Mentees learn from their mentors. But by mentoring, mentors also learn to think outside what they might be doing every day. Teaching and coaching a mentee reinforces best practices, and enhances coaching skills and knowledge about different industries and work environments. Mentors often report that coaching mentees, who are passionately starting out in HR careers, brings energy and passion back to their own work. Pairs that acknowledge and learn from each are most successful.

Be respectful.

This is a volunteer relationship. Be professional and respectful to each other. Return phone calls and emails, and arrive on time for meetings. When accessing shared professional networks be courteous and don’t abuse the privilege. Respectful relationships lead to successful mentoring relationships.

Understand fit.

Realize that not all mentoring partnerships will work out. If the fit isn’t there after the first couple of meetings, take the high road and tell the person respectfully that the relationship isn’t working as expected. Sometimes the situation can be turned around after a frank discussion about expectations, but sometimes the fit just isn’t right. If that is the case, don’t be tempted to solve the issue by avoidance behaviours such as not returning phone calls or emails. Professionally ending a mentoring relationship that isn’t a good fit, allows both to move on to relationships that will thrive.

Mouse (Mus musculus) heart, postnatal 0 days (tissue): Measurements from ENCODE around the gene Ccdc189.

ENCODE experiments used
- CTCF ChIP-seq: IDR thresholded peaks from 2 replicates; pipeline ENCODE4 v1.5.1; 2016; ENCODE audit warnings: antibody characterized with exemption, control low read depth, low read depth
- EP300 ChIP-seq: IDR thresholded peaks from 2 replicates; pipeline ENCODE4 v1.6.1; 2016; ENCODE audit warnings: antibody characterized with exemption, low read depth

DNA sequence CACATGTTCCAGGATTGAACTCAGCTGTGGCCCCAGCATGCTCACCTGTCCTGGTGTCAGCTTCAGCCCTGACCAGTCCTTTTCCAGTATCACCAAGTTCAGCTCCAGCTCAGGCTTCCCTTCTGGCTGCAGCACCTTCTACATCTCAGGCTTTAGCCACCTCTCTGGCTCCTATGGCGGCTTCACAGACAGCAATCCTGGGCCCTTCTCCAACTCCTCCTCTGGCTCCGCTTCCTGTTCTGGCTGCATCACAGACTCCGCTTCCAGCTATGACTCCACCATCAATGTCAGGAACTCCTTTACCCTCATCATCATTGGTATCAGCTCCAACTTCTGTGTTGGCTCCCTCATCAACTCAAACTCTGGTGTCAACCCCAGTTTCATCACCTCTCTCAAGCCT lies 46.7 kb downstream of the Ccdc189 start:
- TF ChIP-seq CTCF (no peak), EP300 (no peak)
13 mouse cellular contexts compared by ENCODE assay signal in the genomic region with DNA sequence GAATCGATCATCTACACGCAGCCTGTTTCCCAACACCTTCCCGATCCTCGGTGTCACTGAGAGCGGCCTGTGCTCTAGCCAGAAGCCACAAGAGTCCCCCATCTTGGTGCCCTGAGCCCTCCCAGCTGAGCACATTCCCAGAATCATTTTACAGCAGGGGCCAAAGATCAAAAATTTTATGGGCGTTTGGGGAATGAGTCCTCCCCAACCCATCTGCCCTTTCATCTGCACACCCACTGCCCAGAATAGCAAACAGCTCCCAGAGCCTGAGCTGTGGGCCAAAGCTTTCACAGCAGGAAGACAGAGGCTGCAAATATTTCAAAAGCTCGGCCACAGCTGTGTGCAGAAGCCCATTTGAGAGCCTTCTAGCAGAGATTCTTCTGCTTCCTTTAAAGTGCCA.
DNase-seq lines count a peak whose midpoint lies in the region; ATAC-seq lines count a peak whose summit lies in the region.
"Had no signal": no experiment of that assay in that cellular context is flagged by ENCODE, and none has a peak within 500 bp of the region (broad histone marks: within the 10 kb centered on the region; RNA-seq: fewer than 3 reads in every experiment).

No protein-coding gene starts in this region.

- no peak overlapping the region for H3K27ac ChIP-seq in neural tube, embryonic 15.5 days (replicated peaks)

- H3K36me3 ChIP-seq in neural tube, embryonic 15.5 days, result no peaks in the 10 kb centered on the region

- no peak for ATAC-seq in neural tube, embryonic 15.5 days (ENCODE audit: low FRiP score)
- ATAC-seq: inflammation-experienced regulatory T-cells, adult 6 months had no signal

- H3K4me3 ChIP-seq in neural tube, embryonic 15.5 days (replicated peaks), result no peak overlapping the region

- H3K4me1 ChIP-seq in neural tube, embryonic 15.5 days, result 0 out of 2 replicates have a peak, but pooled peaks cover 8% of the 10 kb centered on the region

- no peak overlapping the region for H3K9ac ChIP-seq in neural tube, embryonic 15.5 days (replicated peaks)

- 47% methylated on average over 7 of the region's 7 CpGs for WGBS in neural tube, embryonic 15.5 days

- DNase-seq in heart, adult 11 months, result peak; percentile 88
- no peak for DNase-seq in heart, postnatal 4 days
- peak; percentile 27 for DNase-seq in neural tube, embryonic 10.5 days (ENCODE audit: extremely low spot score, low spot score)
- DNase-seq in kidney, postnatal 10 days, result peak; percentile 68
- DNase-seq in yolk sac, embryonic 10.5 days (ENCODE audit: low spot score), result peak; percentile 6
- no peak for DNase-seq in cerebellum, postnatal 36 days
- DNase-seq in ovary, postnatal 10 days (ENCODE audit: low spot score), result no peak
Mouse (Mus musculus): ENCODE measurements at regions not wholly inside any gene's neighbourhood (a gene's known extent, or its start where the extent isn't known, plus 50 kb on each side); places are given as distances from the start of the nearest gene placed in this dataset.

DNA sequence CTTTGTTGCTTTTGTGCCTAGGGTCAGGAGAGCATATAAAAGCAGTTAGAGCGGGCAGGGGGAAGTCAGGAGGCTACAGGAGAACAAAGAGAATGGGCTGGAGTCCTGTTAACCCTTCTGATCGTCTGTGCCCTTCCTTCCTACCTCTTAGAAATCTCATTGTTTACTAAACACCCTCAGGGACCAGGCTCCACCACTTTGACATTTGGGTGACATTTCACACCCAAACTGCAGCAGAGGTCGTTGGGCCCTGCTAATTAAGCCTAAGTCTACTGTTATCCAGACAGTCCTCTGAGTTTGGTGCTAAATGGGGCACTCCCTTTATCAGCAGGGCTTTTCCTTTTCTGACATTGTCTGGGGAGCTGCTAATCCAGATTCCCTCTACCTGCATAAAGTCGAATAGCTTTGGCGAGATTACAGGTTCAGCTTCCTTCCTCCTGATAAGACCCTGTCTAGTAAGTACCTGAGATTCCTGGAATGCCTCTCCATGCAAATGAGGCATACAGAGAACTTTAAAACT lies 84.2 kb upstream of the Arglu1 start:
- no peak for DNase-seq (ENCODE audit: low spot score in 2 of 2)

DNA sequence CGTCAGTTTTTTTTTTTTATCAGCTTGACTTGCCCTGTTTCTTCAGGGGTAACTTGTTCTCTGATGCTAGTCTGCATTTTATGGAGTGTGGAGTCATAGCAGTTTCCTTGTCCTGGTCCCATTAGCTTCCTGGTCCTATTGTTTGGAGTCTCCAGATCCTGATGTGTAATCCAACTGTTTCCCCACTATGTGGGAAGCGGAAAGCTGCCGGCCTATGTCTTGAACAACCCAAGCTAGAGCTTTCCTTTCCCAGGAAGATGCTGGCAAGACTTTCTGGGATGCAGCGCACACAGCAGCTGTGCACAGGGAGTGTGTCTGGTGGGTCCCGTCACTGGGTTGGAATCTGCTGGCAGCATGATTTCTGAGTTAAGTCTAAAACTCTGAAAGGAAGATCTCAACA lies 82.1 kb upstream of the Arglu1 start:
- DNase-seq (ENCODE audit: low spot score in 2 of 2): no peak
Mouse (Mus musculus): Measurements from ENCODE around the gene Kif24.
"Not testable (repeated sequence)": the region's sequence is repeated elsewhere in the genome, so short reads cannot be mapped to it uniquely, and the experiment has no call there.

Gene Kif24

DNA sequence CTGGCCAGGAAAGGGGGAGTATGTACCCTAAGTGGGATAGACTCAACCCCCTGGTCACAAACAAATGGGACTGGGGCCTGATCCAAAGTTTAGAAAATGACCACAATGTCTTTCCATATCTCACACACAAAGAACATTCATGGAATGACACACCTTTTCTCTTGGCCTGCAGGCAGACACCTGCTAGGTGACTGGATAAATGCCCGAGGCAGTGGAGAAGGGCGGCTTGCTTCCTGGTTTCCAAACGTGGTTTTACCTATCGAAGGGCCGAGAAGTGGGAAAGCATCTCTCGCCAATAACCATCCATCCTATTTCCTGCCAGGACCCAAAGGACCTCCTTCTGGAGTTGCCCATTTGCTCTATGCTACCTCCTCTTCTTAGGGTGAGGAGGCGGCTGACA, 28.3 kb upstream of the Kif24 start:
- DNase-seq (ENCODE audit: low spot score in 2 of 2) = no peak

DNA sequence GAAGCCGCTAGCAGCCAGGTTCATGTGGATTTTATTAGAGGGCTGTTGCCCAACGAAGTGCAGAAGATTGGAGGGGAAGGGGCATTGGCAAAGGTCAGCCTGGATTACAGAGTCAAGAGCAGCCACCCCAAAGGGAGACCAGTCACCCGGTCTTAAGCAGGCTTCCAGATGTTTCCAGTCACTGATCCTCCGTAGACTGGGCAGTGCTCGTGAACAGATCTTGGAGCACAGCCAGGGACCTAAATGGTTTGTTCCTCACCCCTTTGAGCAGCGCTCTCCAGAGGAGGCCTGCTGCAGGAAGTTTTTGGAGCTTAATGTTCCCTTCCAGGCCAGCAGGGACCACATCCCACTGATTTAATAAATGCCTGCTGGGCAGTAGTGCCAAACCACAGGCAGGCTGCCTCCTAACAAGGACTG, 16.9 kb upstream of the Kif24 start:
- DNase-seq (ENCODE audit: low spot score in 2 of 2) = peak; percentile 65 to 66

“There’s a difference between interest and commitment. When you’re interested in doing something, you do it only when it’s convenient. When you’re committed to something, you accept no excuses; only results.”   Kenneth Blanchard

Mentoring relationships benefit both the mentor and the mentee. It takes commitment and energy to be successful but it is worthwhile and fulfilling for both parties. If you are interested, check out the mentoring program at HRPA. Most chapters have a program. Get involved and give back to your profession by mentoring an HR professional in your local chapter.

Joanne Royce helps create happy, healthy and productive workplaces that result in engaged people and successful businesses. She provides HR and training support to organizations who believe in the power of people. She is completing her four-year term as a volunteer board member with the HRPA Halton Chapter, and recently accepted a board position with STRIDE, a Halton-based organization whose primary purpose is to serve the employment needs of individuals facing mental health and addiction issues.